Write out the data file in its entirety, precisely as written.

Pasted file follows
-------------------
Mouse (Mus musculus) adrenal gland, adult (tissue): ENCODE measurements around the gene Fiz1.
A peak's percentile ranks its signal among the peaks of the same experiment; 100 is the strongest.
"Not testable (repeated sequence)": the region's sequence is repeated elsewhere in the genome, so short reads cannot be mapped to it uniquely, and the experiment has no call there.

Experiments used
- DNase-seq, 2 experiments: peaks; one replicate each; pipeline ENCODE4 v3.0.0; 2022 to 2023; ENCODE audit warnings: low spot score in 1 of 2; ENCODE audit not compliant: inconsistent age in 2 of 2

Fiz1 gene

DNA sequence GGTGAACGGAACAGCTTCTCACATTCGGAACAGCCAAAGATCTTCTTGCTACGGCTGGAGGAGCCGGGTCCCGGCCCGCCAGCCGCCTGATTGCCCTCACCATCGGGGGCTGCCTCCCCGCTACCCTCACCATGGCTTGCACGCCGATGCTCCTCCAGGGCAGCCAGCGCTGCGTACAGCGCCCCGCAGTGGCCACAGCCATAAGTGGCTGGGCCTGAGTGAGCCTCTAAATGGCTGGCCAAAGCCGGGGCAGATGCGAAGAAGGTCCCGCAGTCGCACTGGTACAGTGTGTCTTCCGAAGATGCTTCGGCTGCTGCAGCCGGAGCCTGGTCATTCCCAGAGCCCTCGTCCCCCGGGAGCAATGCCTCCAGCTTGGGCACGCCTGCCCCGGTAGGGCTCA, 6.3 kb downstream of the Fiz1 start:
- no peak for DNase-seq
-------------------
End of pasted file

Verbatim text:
Mouse (Mus musculus) adrenal gland, adult (tissue): ENCODE measurements around the gene Fiz1.
A peak's percentile ranks its signal among the peaks of the same experiment; 100 is the strongest.
"Not testable (repeated sequence)": the region's sequence is repeated elsewhere in the genome, so short reads cannot be mapped to it uniquely, and the experiment has no call there.

Experiments used
- DNase-seq, 2 experiments: peaks; one replicate each; pipeline ENCODE4 v3.0.0; 2022 to 2023; ENCODE audit warnings: low spot score in 1 of 2; ENCODE audit not compliant: inconsistent age in 2 of 2

Fiz1 gene

DNA sequence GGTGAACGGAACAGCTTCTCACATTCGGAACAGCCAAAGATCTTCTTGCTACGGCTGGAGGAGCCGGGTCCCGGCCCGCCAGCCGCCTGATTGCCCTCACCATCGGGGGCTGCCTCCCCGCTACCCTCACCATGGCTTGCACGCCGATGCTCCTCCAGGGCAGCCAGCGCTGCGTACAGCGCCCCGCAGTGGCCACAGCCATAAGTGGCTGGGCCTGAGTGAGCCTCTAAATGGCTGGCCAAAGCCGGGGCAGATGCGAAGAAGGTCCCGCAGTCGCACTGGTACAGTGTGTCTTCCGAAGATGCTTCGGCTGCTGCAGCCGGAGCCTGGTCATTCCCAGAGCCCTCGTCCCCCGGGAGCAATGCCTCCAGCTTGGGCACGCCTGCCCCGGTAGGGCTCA, 6.3 kb downstream of the Fiz1 start:
- no peak for DNase-seq